December 4th: Place: What places anchored you this year? Or were you in search of new places and spaces to call your own and call home? Describe the place you love and why it means so much to you.
I moved into my current apartment three years ago after I separated from my now ex-husband.
As I was waiting for the movers to come deliver my things, I blogged from my iPhone:
I am sitting on the floor of my new apartment–a gut rennovated unit in a classic art deco building. Bauhaus flourishes on the interior of the building itself. My apartment is 800 square feet. A perfect, polished parquet. Wrought iron railings into a sunken living room; marble bath with modern fixtures. The kitchen, however, is space-aged…but still honors the spirit of the space.
I am an incredibly environmentally sensitive person, and one only need step one foot into this apartment to feel the positive energy; the ambient Meredithness of the place.
I am uniquely capable of feeling at home in the myriad places I’ve traveled over the last 18 months; I had come to rest comfortably the last 75 days, or so, in Northern California. But this place, for once, is all mine.
It’s a weird feeling, you know, to meet youself in the places you don’t expect to find you. To have spent your entire adult life in committed relationships, and then to come, the Friday before Thanksgiving, to a starkly empty apartment that is all your own…and find you have, for once, truly come home.
I don’t think my feelings about my house have changed at all in the three years since I came home to the Upper East Side. My ex-husband took all of our furniture, and so I literally had to begin again: the rugs; the desks; the art; the bed. The bed was the most exciting part: I had always said I wanted a bed with bedknobs, since Bedknobs and Broomsticks was a beloved part of my childhood.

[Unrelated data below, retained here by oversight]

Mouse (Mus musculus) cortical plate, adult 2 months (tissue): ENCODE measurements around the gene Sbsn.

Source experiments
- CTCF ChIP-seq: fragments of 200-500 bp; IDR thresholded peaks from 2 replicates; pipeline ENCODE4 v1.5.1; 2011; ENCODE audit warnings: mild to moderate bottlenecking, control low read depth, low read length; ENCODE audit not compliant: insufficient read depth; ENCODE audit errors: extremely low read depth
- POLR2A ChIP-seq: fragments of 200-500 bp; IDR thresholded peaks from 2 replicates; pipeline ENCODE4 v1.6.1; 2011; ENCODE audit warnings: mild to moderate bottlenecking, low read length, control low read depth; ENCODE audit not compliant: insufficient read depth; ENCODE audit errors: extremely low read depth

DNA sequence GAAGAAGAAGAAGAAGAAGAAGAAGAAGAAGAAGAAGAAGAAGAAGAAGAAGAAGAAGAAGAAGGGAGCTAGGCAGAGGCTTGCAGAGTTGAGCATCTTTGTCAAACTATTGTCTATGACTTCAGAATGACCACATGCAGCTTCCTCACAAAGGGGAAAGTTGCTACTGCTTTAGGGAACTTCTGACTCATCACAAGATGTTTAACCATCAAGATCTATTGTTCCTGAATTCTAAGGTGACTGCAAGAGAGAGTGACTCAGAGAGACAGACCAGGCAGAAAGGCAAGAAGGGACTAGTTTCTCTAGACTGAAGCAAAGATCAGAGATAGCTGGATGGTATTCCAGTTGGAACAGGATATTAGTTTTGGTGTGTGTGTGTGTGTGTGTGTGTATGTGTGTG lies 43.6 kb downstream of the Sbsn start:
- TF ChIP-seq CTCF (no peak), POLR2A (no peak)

One of the first things I did when I left him was buy a bed with crystal knobs; the kind that screw in; the kind that might someday be useful in substitutiary locomotion.
More importantly, though, I’ve found that home is where you make it. I would go crazy if I were constantly longing for the Upper East Side as I galavant around the world. With my heart in pieces in many places, I once said plaintively to a friend: I feel like I want to go home, and I am not sure where that is anymore.
And the reply was something to the effect of: Home is where the people you love reside.
It’s true, you know. But what I’ve found is that wherever I go, there are people I love. Which is strange, and fun, and funny all at once. Perhaps there is no one at my house to change lightbulbs anymore; perhaps I run Saturday morning errands alone. But on my travels to far flung corners of the earth, and in crises, and as the big questions come: My heart always has a home.